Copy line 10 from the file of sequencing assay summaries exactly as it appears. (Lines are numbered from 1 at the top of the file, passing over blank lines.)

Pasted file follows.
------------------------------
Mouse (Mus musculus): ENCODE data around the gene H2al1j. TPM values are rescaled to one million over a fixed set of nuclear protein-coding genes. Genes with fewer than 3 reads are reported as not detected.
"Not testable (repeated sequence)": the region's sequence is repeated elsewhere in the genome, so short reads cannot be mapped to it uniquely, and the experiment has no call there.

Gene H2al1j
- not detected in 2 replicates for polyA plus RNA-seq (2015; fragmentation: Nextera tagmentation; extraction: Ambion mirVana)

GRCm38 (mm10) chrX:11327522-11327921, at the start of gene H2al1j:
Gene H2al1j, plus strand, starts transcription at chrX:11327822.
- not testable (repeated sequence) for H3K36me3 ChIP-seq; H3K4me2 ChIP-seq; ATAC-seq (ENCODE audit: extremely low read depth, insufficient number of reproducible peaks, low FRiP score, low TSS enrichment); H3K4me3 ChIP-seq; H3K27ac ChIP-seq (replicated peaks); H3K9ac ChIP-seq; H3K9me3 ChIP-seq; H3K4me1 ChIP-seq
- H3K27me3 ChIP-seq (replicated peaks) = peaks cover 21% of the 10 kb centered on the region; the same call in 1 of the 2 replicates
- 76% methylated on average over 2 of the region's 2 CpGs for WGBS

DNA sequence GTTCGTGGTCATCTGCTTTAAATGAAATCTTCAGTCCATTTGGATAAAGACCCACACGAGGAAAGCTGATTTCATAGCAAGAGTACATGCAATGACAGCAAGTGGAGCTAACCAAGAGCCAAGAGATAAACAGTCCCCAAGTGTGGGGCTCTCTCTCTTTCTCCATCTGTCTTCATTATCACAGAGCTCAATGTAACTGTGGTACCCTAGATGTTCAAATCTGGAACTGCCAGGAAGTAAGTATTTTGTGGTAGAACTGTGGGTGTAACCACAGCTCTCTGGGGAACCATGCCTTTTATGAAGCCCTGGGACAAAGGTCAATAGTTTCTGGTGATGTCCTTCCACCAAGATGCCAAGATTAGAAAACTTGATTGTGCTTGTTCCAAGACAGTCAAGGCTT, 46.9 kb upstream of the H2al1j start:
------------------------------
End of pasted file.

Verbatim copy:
DNA sequence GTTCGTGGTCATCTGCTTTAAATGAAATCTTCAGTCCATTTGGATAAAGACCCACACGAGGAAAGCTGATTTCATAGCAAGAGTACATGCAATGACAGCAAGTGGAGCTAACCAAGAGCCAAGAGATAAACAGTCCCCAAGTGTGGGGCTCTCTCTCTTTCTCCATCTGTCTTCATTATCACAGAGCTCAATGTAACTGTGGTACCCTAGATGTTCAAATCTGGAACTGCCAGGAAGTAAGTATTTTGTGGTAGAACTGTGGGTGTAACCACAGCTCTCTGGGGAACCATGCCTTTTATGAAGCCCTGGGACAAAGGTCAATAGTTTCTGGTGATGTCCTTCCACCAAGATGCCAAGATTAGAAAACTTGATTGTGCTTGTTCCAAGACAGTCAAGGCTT, 46.9 kb upstream of the H2al1j start: